Wednesday, September 30, 2009
HOW SHOULD WE THEN EAT??
A low-fat diet versus natural food?
Before whoppers with cheese and Big Gulps, and also before most people had ever encountered a vegetarian, people used to eat smaller portions but more fried food and saturated fat. I was 19 when I tasted my first reduced-fat milk. I was in ninth grade when McDonald's came to town. So, for at least the first 14 years of my life I was fed whole foods. Even the junk foods of the 50's: Crisco, margarine, potato chips, Chef Boyardee and soda were not staples in our house. We didn't know these were really bad things, but we were cultivated to like more traditional food by our blue-collar, ethnic parents.
My mother, God rest her soul, was a wonderful cook and baker who considered working in the kitchen as therapeutic and calming. She expressed herself through cooking, and benefited by being raised in two very helpful cultural contexts. Her parents were straight-off-the-boat Italians, and she grew up in a town in Vermont, which until 1965 had more cows than people. So her papa had a grape arbor and grew phenomenal organic vegetables (even transferring Savoy cabbages to the dirt-floor cellar of the house in the Fall), her mama cooked and baked everything from scratch (even making her own cheese), and they were surrounded by a countryside abounding with wild berries and other edibles. As children, Mom, her siblings and friends would often rise before dawn in the summer and walk the five miles or so into the mountains and meadows to pick red and black raspberries, blackberries and strawberries. They would sell some door to door in town and keep the rest for the family. Nearby farms would deliver fresh, raw milk and eggs, and live chickens could be bought at the store around the corner.
As we were growing up, this way of living also continued to a large extent in our household. The main fats in my childhood home were butter and olive oil, with the addition of lard for pie crusts when the occasion arose for pie. We drank water from the vast artesian wells just outside of town (the city of Schenectady had what was considered the best municipal drinking water in the world), and milk delivered from the local dairy. Orange juice and the occasional bottle of ginger ale pretty much rounded things out for us. Dad had his red wine, often mixed with water at suppertime and they made coffee in the morning and late afternoon.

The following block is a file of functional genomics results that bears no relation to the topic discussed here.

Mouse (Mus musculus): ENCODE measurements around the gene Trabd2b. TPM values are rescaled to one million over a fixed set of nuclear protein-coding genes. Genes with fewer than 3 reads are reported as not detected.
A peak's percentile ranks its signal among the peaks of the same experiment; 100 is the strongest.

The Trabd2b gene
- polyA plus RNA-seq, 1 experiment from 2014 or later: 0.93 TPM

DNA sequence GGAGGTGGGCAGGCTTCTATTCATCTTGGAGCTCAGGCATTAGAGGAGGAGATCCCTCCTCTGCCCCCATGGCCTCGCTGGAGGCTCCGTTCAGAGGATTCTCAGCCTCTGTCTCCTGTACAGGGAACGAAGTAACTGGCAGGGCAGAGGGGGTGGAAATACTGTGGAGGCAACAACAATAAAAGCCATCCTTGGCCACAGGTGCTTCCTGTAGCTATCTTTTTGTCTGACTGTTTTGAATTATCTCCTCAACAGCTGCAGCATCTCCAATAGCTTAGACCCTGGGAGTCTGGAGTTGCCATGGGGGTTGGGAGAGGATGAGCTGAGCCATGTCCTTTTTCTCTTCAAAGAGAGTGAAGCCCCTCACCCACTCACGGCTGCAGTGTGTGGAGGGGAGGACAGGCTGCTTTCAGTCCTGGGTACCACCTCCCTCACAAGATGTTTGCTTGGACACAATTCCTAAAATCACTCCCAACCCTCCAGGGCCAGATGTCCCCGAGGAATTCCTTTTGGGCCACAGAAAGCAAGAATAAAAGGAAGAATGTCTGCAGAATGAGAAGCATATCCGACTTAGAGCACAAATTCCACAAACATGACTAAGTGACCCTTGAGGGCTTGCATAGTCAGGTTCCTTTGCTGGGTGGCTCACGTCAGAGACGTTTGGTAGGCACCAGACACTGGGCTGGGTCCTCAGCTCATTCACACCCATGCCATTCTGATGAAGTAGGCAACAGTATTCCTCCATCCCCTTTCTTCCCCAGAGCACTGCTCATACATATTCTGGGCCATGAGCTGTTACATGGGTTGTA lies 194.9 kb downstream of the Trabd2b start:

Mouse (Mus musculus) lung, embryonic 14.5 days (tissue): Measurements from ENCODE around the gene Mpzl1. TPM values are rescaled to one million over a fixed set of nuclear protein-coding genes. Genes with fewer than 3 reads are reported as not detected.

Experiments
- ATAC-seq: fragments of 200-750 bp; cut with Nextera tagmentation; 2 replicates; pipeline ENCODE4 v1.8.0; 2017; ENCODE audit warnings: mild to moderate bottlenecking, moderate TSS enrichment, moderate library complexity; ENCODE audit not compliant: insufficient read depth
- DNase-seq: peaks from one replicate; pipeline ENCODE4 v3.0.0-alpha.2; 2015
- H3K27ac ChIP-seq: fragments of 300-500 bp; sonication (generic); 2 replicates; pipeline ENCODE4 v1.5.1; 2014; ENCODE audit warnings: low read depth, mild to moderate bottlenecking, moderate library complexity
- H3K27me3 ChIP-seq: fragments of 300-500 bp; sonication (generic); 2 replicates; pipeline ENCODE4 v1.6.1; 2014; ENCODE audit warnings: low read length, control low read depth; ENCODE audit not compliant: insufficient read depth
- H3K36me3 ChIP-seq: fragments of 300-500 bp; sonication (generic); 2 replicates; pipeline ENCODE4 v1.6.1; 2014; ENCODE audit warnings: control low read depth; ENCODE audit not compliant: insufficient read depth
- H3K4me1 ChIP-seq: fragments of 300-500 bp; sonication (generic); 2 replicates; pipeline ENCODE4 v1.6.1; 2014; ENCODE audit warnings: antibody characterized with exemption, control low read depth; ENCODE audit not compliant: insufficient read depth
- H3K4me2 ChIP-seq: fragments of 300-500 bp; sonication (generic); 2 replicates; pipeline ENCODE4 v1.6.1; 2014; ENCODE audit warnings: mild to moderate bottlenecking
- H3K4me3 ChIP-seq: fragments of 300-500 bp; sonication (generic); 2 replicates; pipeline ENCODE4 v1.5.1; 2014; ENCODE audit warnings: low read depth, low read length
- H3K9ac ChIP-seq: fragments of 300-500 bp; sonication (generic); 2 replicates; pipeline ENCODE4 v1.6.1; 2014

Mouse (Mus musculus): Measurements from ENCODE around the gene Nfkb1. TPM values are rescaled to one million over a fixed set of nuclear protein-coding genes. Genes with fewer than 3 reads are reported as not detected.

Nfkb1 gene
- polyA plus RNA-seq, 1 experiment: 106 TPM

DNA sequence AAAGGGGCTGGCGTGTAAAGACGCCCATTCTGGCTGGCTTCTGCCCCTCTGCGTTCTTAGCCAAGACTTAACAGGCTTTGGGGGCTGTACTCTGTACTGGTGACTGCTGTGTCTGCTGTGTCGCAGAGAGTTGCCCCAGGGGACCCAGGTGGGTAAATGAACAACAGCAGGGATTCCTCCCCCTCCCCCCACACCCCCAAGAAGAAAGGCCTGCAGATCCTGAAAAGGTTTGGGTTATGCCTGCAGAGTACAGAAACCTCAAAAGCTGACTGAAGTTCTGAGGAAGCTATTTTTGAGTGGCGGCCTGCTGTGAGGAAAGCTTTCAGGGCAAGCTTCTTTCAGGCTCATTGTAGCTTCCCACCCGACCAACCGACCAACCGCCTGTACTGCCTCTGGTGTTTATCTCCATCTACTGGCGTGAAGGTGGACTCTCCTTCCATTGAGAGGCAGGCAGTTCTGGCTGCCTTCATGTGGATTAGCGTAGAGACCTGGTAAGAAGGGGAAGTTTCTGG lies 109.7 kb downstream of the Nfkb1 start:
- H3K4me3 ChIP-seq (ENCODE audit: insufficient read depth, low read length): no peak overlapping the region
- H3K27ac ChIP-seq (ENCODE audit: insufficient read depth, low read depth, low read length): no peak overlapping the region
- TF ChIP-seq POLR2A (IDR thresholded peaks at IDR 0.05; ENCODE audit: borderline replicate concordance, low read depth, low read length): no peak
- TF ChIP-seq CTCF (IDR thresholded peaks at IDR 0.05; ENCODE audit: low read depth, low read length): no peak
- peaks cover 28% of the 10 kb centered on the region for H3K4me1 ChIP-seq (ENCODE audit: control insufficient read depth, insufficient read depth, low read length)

We also had our eggs delivered from a farm, and even had baked goods brought to the door once a week by the Freihofer man. Freihofer was a huge bakery in town that made all kinds of bread and sweets, and get this, had guys come around to the homes once a week in horse-drawn buggies. They switched over to regular trucks somewhere around 1960, but still showed up with their huge, unfolding case of baked goods every week. And their stuff was natural and delicious. Wow.
We had homemade tomato sauce (usually twice a week), and soups, stews, big green salads with pure olive oil and wine vinegar, local honey, seafood on Fridays, baked eggplant, roasted meats, pancakes with real maple syrup (always), beans and greens, nuts, omelets, old-fashioned oatmeal and cream of wheat, and all manner of fresh, home made food. We always ate fresh fruit every day at lunch, and often in the morning cut up on cereal or as grapefruit. We ate apples as a snack at night or mom would sit down in the living room and cut up pears or other fruit and hand them out to us, piece by piece.
For his part, Dad was a forager, and loved to walk out to the woods or fields and gather berries, nuts, mushrooms, apples and fiddle ferns. I particularly enjoyed accompanying him on these missions. My brother loved to fish, and he and Dad brought home a fair amount of trout, bass, perch and bullheads. They occasionally went hunting for small game and deer. Between what they got and what my uncles would give us, I remember eating rabbit, game birds and venison as a child.
I can honestly say that I do not know anyone in our extended family or among my parents' friends, who died young. A couple of the heavy smokers and/or drinkers died between their mid-sixties and seventies, but nobody died before that or was debilitated in any discernible way for the most part up until their 80's. And so many of them were pretty hale and hearty until within a week, and often a day, of their getting pneumonia or having a cardiovascular event which caused them to pass.
Another striking difference is that they took very little, and mostly not any, prescription drugs. These are the kind of people who just kept puttering around the house and garden, going to Sunday mass (on foot mostly), laughing, cussing, and going to parties until the end. They really lived until they died.
How could they have eaten all this saturated fat, not had the statin drugs or many other meds, and not been obese or chronically ill? Many of them were born during the first world war, and/or the Spanish flu epidemic (Dad was born in the middle of one of the first waves, in November 1918), lived through the Depression and World War II, and seemed curiously to not be physically, mentally or emotionally damaged by all of that.
When I think of all of the improvements made in health care, technology and supposed advanced knowledge in nutrition and biochemistry, all the food choices and advocacy of low-fat diets, I have to wonder:
Why is everybody so sick? And with ADHD? And fat? And bi-polar, and diabetic, and addicted, and filled with arterial plaque in their 40's and 50's, and infertile, and stressed, and depressed, autistic, and chronically ill and dying young?
What has changed, and what has to be changed back, or at least thought-through a bit more wholistically? Not only do I ask, how should we then eat, but to borrow the late Francis Shaeffer's book title, How Should We Then Live?????????????????????
More to come............